Successful Remodeling Partnerships
Remodelers are teaming up to make it through the downturn
With a market that's worse than many remodelers have seen in years — if ever — the easiest thing to do is take a play-it-safe approach and avoid any risks. On the other hand, it can be an opportunity to grab market share by taking smart chances. Professional Remodeler talked to three groups of remodelers that are partnering to form new business ventures they believe will not only help them get through the downturn but also put them in a better position than the competition when the market recovers. Their stories follow:
Suburban remodelers Scott Sevon (left) and Mike Nagel had long resisted working in the city of Chicago, but a new partnership with an established developer has made the transition easier. Photo by Marc Berlow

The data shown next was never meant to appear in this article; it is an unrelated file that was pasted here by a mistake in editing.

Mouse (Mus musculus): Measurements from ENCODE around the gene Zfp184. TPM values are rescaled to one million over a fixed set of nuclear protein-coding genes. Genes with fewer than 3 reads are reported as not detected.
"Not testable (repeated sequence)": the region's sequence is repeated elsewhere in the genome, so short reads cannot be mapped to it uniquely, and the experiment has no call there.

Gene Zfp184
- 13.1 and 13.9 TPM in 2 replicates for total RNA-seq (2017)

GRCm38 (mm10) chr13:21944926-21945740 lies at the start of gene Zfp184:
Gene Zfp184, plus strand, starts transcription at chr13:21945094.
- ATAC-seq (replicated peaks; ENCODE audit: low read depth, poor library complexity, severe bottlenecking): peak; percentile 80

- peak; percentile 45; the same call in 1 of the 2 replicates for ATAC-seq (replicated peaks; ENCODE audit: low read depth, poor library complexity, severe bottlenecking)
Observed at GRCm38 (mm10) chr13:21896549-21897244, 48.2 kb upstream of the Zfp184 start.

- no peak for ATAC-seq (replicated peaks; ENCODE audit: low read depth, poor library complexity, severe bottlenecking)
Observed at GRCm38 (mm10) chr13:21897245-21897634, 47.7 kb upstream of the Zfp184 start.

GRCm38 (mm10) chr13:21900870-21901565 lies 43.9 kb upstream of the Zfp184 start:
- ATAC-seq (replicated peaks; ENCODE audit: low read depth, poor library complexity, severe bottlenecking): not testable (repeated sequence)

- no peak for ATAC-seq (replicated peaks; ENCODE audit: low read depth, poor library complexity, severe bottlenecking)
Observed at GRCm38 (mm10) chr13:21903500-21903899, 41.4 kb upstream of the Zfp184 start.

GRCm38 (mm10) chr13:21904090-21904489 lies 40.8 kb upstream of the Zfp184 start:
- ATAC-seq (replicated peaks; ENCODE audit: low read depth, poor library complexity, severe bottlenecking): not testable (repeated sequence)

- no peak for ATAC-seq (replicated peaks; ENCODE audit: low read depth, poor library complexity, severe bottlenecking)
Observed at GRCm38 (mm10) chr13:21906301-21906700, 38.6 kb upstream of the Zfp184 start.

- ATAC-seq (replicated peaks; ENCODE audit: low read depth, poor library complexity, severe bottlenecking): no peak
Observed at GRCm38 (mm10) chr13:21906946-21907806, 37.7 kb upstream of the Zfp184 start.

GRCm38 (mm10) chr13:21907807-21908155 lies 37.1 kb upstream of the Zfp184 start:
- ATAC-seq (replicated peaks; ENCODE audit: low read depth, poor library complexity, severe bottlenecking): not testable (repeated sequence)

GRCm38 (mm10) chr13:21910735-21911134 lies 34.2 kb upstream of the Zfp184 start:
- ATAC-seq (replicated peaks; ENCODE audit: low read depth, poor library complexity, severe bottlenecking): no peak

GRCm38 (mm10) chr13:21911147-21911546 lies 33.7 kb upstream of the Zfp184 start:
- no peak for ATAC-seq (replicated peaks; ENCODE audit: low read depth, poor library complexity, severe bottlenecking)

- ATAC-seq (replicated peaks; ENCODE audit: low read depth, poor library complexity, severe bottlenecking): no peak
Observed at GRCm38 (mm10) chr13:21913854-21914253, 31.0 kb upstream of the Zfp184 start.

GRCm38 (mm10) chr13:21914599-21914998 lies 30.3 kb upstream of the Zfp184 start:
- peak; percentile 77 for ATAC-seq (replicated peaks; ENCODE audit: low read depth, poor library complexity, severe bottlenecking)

Remodelers Mike Nagel of Remodel One in Roselle, Ill., and Scott and Janice Sevon of Sevvonco in Palatine, Ill., have partnered with developers Alan Lev and Jacob Kaufman of Chicago-based Belgravia Group to form a remodeling and maintenance company in the city.
Nagel and the Sevons have formed an LLC, Men at Work Chicago, which holds the majority stake in Belgravia Plus, and will continue to operate their suburban firms.
If a couple of years ago you'd asked Scott Sevon and Mike Nagel if they'd do a project in the city of Chicago, they'd have quickly rejected the idea.